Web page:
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Here’s Why Start-Ups Should Be Budgeting for Business Loans

Posted by : Premraj | Posted on : Thursday, June 20, 2019

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Start-up financing is pretty routine in this day and age. If you have a great idea but lack the funding to see it through, you can choose from a variety of business start up loans along with venture capital and equity financing. The thing about start-up loans, as opposed to most forms of equity investment, is that lenders do not actually require being given part ownership in the company as a precondition to lending.

This has a big impact from a practical standpoint. Where an equity investor would be repaid through a percentage of the company’s profits, business start-up loans are repaid like any other kind of loan. The business makes regularly scheduled payments until the loan is paid off. This suggests that a certain portion of the company’s budget be dedicated to debt reduction.

All of that is said to say this: start-up owners should make it a point to budget for business loans. One should never go into a borrowing scenario without having a reasonable financial plan in place to repay what is owed. A business budget is part of that plan.

A Spending Blueprint

A business budget is no different than a consumer budget inasmuch as it is a blueprint for spending. Start-up owners create budgets the same way at work as they do at home. On one side of the ledger is all of the company’s known expenses over a certain period of time – usually a year. On the other side are all of the expected streams of revenue.

Add both sides up and they should at least cancel each other out. If they do not, the revenue column should have a higher total than the expense column. It is all pretty straightforward. The tricky thing for start-ups is estimating the amount of revenue coming in. That’s often easier said than done.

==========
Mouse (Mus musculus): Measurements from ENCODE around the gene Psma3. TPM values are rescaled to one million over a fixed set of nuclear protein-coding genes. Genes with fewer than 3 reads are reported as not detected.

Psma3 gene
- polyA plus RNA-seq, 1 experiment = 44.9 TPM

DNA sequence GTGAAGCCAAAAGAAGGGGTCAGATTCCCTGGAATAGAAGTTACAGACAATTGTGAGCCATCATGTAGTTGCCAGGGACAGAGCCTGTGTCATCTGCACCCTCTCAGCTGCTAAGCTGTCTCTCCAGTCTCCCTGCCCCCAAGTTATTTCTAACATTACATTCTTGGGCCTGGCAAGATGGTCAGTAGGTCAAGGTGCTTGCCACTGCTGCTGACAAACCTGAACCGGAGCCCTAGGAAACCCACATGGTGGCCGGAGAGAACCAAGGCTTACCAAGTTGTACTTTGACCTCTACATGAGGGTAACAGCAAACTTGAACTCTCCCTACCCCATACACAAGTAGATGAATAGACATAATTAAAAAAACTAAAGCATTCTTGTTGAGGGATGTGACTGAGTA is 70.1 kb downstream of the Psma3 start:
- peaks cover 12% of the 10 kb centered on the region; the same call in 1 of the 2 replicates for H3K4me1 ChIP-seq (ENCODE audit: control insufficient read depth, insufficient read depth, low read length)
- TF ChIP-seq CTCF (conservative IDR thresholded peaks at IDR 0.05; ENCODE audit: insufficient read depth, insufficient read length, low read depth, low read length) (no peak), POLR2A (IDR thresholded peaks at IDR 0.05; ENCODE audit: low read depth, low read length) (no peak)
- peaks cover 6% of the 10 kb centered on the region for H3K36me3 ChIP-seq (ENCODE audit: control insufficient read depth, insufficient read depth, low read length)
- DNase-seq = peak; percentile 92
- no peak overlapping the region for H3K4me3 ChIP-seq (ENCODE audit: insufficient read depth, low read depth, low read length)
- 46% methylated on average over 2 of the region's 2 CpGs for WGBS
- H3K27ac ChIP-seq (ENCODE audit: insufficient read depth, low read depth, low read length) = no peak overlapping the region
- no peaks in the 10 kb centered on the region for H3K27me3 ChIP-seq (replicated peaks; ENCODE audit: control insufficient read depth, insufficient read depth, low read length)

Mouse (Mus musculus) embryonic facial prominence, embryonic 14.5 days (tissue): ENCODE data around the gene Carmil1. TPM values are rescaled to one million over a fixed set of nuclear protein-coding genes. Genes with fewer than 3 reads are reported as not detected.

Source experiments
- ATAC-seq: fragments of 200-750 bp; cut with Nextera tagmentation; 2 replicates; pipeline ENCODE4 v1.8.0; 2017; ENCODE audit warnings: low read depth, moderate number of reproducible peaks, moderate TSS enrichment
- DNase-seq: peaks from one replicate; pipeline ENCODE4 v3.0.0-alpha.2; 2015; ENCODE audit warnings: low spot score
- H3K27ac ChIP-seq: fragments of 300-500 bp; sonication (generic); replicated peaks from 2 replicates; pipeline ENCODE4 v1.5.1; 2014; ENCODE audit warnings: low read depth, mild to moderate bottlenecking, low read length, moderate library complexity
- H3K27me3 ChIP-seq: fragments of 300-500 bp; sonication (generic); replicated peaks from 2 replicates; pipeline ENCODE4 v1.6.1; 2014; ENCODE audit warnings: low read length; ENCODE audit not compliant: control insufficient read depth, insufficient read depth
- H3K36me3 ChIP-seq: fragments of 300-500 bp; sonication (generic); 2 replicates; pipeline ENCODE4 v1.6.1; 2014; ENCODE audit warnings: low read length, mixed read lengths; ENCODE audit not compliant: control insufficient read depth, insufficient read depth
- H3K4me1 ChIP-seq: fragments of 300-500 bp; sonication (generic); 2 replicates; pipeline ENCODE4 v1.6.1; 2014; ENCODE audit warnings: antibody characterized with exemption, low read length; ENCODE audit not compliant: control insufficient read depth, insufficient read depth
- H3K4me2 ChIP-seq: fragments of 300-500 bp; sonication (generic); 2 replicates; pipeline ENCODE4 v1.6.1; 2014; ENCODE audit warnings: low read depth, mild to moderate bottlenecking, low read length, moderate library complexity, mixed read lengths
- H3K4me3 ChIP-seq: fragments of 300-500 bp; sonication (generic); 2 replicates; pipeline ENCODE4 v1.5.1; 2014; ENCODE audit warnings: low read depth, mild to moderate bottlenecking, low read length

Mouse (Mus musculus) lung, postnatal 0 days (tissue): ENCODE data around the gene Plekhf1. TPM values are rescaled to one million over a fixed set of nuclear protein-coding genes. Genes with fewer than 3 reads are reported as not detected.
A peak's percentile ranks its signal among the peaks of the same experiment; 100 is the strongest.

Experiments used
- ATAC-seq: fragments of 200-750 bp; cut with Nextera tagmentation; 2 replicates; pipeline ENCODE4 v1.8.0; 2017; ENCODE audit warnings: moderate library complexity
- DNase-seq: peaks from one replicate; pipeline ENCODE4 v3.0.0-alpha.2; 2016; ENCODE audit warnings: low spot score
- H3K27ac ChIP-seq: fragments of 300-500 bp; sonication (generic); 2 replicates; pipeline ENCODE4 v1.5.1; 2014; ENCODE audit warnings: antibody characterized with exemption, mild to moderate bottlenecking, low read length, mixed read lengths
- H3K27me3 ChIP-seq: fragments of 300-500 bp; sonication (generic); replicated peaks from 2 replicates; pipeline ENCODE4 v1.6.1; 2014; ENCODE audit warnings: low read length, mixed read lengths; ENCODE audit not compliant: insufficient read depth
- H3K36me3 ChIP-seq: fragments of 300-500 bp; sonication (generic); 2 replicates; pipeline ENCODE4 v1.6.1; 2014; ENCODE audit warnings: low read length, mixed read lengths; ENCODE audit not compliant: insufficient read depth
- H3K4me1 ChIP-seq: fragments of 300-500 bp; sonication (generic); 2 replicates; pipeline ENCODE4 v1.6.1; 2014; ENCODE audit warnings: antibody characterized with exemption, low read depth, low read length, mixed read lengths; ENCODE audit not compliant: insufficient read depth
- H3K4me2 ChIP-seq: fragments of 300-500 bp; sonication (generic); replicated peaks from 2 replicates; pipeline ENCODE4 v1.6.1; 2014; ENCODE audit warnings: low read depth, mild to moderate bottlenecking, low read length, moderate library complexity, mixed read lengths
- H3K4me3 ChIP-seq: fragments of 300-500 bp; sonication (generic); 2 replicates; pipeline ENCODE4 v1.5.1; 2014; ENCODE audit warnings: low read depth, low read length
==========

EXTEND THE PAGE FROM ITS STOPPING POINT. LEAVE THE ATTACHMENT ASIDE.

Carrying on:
A budget is essentially an estimate that relies on a combination of facts and assumptions. For the start-up, assumptions tend to carry more weight as there is little history from which to glean facts.

You can assume your new start-up will generate £100,000 during its first year, for example. Compared to other similar businesses, that number seems very realistic. But there is no guarantee until the revenues actually start coming in. Any start-up loans you take are contingent upon your estimates being correct. Get them wrong and trouble awaits.

Operating Without a Budget

Knowing that early revenues may not be as projected provides ample evidence as to why budgeting for business start-up loans is so critical. The budget provides a realistic income and outflow framework business owners can work with. By regularly reviewing the budget, they can determine whether or not they have enough revenues coming into both cover loan payments and pay the rest of the bills.

Operating without a budget leaves business owners to guess. Without a budget, no one is keeping track of how well revenue streams are keeping up with expenses. No one is paying attention to how a business’s finances are trending. That is never good.

You Can’t Afford to Not Budget

The curious thing about budgeting and business is that start-up owners really cannot afford to not budget. In the world of personal finance, it is pretty common to hear people say they don’t make enough money to establish a budget. That is not really true. Anyone and everyone can create a budget. Still, an individual can get by without a budget and still do fairly well financially. We cannot say the same thing about business.

In a business setting, you are dealing with far larger sums of money. You are also dealing with exponentially more revenue streams and expenditures. Keeping track of it all is nearly impossible without a budget in place. To operate a business without a budget is an invitation to failure.

Business loans are one of the biggest financial drains on start-ups. The new business needs that money to get things off the ground, but they also need to repay what has been borrowed. And that takes a big chunk out of revenues. Budgeting for business loans is the first step in making sure they do not drain too much from the revenue side. If business loans are too draining, a company needs to either increase its revenue streams or find a way to cut expenses.

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